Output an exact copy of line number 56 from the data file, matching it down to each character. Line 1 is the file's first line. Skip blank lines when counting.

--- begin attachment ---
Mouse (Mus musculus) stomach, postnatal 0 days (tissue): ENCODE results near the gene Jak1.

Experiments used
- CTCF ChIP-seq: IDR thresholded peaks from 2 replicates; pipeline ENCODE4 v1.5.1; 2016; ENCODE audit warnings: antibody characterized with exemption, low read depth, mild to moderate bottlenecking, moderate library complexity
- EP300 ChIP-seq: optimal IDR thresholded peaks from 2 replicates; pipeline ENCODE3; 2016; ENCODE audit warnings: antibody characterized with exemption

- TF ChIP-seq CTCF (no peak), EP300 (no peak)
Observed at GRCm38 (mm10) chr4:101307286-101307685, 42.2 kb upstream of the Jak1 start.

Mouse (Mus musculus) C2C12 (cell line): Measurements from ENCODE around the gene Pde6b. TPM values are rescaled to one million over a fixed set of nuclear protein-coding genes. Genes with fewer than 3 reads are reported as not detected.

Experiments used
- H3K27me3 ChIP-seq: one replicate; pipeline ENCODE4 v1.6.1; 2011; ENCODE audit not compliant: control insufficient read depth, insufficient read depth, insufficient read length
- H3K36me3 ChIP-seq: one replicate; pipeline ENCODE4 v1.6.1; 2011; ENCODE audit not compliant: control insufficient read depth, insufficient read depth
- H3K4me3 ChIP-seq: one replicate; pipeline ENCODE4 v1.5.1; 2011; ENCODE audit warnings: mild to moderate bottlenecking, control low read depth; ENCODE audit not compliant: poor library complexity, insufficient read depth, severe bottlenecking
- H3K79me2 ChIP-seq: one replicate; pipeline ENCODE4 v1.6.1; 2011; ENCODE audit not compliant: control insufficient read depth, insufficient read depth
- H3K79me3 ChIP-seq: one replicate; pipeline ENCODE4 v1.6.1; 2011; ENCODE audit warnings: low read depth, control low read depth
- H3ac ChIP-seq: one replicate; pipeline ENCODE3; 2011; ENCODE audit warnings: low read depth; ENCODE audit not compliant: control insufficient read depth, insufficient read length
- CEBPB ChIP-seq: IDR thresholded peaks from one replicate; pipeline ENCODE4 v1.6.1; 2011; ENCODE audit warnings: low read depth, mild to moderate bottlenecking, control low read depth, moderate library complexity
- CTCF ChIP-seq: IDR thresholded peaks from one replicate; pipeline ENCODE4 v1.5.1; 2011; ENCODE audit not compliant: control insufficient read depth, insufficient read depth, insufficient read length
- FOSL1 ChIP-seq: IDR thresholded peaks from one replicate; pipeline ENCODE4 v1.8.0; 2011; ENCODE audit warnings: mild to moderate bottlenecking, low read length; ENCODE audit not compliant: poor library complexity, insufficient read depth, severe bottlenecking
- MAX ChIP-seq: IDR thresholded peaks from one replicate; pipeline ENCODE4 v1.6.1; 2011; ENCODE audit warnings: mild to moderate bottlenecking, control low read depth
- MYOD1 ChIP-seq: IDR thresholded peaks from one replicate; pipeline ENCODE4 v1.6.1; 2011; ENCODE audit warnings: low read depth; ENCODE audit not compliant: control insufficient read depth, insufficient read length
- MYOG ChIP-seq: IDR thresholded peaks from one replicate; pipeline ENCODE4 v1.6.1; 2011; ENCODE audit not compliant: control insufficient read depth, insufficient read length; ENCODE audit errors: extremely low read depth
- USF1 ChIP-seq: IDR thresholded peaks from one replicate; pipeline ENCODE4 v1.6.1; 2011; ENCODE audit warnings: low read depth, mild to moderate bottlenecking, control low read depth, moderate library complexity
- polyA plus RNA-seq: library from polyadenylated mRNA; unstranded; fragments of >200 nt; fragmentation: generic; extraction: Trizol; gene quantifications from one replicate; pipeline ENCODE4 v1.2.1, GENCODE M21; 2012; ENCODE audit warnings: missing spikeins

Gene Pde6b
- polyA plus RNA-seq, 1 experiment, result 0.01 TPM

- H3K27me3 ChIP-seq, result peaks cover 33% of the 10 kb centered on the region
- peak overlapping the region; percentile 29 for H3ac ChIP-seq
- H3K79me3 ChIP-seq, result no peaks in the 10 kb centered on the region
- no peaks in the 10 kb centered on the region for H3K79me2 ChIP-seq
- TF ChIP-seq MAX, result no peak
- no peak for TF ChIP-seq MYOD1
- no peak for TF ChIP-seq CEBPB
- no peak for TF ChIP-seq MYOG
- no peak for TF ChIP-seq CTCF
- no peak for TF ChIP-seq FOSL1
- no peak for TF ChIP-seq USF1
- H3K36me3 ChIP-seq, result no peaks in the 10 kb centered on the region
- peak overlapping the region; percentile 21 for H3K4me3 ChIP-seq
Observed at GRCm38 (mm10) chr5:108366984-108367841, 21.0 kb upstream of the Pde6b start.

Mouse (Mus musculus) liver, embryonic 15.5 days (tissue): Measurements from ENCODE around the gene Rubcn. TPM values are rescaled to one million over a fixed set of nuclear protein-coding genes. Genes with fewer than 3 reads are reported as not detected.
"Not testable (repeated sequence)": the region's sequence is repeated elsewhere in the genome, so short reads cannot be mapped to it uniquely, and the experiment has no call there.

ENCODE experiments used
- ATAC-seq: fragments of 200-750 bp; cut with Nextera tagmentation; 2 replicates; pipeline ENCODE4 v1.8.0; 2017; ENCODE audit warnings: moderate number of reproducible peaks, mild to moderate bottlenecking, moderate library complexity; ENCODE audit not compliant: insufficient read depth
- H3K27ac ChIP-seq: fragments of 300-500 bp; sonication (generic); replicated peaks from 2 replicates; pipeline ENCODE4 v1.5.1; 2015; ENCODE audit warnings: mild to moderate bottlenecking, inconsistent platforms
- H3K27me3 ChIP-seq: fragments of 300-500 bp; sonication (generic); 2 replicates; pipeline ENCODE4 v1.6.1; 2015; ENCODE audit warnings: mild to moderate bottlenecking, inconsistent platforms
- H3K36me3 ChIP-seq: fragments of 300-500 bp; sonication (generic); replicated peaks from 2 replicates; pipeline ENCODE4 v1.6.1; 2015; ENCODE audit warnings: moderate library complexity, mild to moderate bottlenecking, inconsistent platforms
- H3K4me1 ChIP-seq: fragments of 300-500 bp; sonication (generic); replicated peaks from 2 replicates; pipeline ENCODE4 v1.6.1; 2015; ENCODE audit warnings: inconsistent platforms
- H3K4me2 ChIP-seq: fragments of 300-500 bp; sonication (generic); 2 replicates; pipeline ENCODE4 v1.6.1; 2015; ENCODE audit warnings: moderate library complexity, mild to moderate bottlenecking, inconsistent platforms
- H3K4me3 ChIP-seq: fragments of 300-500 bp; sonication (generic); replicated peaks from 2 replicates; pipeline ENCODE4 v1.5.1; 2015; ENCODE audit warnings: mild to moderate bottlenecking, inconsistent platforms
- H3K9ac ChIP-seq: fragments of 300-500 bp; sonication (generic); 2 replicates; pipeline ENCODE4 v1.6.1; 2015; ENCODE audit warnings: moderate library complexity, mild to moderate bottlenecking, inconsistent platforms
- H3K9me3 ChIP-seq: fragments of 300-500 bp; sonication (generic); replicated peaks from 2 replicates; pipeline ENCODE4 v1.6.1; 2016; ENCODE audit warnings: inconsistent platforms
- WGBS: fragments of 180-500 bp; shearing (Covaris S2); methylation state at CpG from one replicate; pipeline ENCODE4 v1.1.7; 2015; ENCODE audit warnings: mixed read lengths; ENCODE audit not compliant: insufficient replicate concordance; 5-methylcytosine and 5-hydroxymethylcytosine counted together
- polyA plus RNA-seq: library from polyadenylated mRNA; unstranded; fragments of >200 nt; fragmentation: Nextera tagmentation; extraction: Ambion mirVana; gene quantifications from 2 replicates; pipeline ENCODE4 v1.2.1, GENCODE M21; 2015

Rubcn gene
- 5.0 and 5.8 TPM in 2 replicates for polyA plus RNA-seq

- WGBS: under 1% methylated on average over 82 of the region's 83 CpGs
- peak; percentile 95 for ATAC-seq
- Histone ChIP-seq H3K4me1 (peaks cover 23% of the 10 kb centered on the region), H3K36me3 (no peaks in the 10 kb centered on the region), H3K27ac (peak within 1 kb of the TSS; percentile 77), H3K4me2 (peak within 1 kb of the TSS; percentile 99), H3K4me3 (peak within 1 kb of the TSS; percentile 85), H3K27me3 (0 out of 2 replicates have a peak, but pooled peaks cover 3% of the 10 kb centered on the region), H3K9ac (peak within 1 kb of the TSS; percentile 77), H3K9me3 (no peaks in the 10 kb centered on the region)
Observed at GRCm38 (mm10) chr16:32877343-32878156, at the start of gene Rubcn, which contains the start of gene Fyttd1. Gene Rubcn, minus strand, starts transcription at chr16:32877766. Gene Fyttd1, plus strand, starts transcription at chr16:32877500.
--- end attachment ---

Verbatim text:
- peak; percentile 95 for ATAC-seq